A jury acquitted Fosco and Accardo in 1982,
and Trafficante, reputed mob boss in Miami, had his case severed
from the rest, as Patriarca had before his death last summer,
because of illness.
The younger Coia and Lepore, according to
their indictment, set up the Northeast Insurance Agency in Rhode
Island, which "puportedly engaged in the sale of insurance,
but . . . in fact, served as a conduit for kickbacks."
THE INDICTMENT also said that Lepore and
the elder Coia received " two checks totaling $50,000 from
Joseph Hauser." The defendants got numerous other smaller
payments from Hauser in the 1970s, it was alleged.
It was also alleged that the younger Coia
and Lepore appeared before the Securities and Exchange Commission
in Washington and testified falsely in an attempt to thwart that
The indictment also said that the elder Coia
and Hauser "caused $1 million to be transferred" out
of a bank account that held insurance premiums for the Massachusetts
In March, 1976, the indictment says, the
elder Coia met with Gilbert H. Hawkins, then a senior loan officer
at Citizens Bank in Providence, "and offered to use his influence
to divert union funds" to Citizens if the bank would lend
the money to buy a New Jersey insurance company. The loan application
Thursday's action the second time Judge King
had dismissed the case against the Coais, Lepore and Vaccaro on
grounds the statute of limitations had expired. Under federal
law, indictments must be obtained within five years after crimes
were committed, except in capital cases such as murder.
King ruled during pretrial motions in 1982
that the government brought the charges too long after the crimes
were allegedly committed because it could not prove at least one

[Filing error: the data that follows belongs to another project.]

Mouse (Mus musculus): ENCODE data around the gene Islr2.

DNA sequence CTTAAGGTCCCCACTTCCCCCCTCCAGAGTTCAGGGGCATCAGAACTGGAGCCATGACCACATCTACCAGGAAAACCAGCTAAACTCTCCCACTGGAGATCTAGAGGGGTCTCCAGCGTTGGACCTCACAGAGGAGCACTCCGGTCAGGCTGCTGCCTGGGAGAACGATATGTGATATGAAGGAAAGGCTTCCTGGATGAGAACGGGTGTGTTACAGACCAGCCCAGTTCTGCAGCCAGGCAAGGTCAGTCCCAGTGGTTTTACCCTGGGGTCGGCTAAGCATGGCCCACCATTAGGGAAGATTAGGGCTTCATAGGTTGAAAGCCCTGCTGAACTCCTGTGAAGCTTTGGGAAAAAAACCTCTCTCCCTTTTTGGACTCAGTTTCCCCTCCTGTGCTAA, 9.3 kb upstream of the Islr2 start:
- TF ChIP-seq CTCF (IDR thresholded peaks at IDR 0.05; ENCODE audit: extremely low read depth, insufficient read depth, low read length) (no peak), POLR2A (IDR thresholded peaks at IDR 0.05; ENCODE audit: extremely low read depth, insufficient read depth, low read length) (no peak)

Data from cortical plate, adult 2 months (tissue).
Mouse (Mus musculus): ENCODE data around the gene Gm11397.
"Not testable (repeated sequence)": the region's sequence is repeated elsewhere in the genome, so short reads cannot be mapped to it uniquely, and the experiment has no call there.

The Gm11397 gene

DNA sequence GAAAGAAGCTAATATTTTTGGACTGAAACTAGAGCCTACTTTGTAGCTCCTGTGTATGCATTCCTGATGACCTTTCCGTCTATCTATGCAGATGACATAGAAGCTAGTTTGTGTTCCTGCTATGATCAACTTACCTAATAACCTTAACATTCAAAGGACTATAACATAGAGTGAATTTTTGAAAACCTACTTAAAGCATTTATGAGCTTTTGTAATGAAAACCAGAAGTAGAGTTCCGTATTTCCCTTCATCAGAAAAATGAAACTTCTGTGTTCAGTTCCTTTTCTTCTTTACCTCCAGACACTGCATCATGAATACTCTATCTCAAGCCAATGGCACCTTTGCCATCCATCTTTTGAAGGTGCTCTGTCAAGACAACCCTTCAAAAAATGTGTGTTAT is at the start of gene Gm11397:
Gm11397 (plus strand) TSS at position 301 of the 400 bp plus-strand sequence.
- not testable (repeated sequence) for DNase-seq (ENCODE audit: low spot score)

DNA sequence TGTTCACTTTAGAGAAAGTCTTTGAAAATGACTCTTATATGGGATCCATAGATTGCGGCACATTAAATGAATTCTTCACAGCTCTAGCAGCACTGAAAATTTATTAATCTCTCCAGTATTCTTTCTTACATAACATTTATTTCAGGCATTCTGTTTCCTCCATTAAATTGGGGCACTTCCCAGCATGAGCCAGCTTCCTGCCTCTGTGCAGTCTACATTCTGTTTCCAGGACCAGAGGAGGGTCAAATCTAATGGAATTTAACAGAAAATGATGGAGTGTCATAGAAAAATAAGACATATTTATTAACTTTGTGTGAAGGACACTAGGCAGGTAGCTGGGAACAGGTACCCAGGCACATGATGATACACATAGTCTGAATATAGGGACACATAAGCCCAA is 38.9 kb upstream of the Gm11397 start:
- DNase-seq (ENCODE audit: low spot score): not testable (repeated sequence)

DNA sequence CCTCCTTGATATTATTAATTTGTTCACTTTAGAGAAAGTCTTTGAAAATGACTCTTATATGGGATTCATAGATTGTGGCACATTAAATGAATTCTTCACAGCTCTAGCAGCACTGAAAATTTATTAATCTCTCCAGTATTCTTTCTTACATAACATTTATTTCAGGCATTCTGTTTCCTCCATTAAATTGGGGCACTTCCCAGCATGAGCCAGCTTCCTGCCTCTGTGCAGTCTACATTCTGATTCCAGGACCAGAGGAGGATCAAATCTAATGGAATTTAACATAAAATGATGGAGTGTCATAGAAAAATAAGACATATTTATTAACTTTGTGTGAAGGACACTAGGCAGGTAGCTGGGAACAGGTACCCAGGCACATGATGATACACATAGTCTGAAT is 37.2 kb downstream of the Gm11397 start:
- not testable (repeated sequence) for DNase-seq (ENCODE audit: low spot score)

"overt act" (a physical act that furthered the conspiracy)
during the five years before the defendants' indictment.
BUT THAT ruling, appealed by the government,
was reversed by a federal appeals court in Atlanta, which said
that proof of an "overt act" is not required to convict
someone of conspiracy under the RICO act.
James Jay Hogan, the elder Coia's Miami lawyer,
told the Journal-Bulletin yesterday that at the defendants' request,
King granted a judgment of acquittal on Thursday because "the
government couldn't establish through their traveling witness,
Joseph Hauser, that there was a conspiracy" that continued
after Sept. 23, 1976 until Sept. 23, 1981 when the indictments
were handed up.
Hogan said the only testimony presented from
Hauser during that time concerned "an alleged phone call"
between Hauser and the elder Coia "where Hauser said he was
going to Europe to get a re-insurance company" to insure
his insurance company so he could get business from the Canadian
However, Hogan defense investigators had
found papers in another court case in New York in which prosecutors
had stipulated that the reason Hauser was going "was to smuggle
money of his own out of the United States."
Hauser was indicted for insurance swindling
on Oct. 28, 1976 and served 18 months of a 30-month sentence.
He turned informant in February, 1979, and has been "testifying
under government immunity for last six years," according
to Hogan. Based on his testimony, 11 people thus far
have been convicted by a jury on federal racketeering charges
in Miami. Three have been acquitted by a jury.
A STRIKE FORCE prosecutor said that because
of the stipulation filed in the New York case, King found the
phone conversation between Hauser and the elder Coia "could
not not have been about continuing the conspiracy . . . and that
therefore the conspiracy had ended" prior to Sept. 23, 1976.
"Most of what we showed concerning crimes
occurred in 1975 and 1976, before Sept. 23," the prosecutor
He said a 1979 tape-recorded conversation
between Hauser and the elder Coia was played to the jury in which
they "discussed a previous $3, 000 kickback." But that
was "after the conspiracy had ended," he said.
Copyright © 1984 The Providence